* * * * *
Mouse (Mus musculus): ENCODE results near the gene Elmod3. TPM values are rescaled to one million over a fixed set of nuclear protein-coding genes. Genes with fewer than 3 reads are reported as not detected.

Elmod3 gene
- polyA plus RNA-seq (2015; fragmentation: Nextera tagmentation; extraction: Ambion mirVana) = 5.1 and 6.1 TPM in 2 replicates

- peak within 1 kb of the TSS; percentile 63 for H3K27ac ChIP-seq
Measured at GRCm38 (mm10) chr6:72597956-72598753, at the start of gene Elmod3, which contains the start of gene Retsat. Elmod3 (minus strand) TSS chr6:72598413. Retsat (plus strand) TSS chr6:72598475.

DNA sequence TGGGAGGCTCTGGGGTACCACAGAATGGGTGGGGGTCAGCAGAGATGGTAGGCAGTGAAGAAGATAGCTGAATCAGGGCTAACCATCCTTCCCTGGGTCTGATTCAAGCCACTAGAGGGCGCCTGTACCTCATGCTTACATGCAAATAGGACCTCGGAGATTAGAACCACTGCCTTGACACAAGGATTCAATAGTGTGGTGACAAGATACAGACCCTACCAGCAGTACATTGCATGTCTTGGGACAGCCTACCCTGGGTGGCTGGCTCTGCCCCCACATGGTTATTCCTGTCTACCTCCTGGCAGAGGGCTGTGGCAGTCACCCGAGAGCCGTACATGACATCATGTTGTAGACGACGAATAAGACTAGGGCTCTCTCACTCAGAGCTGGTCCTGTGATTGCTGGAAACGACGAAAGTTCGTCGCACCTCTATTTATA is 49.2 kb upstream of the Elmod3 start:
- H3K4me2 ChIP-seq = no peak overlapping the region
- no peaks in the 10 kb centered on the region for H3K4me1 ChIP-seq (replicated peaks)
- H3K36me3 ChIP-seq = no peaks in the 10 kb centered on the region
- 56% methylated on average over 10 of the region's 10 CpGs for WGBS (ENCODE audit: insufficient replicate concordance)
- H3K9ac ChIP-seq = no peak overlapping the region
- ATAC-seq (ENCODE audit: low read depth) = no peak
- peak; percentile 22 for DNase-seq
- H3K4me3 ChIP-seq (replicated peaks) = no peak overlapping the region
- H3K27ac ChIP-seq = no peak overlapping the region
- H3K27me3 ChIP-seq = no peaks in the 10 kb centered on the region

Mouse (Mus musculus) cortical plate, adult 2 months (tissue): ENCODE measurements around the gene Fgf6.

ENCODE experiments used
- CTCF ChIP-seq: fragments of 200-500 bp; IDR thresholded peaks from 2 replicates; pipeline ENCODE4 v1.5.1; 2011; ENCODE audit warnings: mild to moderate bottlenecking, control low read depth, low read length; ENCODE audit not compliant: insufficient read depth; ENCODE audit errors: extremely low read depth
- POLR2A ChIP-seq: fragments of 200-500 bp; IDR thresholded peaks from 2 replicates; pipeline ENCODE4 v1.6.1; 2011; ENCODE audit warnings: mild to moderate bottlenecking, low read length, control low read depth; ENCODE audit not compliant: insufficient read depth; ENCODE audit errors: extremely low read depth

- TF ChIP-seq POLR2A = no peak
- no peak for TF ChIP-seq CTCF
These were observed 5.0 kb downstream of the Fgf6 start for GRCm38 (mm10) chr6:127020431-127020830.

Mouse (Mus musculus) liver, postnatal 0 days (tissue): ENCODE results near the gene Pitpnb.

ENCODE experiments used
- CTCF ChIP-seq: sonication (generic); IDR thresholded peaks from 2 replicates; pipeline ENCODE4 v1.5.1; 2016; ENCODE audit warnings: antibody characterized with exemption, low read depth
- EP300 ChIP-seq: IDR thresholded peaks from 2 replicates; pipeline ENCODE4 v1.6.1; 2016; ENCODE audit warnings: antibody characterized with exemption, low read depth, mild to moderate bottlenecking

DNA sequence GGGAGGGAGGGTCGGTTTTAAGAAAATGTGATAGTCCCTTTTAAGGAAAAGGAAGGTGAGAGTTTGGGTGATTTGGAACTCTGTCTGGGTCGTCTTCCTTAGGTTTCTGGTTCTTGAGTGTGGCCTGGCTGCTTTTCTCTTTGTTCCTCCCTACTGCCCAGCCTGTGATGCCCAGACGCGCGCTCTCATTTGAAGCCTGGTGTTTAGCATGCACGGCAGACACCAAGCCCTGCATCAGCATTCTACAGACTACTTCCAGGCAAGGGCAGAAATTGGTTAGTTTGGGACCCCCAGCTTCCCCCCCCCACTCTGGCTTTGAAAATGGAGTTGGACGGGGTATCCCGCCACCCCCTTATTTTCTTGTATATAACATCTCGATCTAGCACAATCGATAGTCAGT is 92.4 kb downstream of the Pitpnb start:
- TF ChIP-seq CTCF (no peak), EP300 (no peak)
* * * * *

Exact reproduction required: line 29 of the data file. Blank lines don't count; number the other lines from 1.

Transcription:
- TF ChIP-seq CTCF (no peak), EP300 (no peak)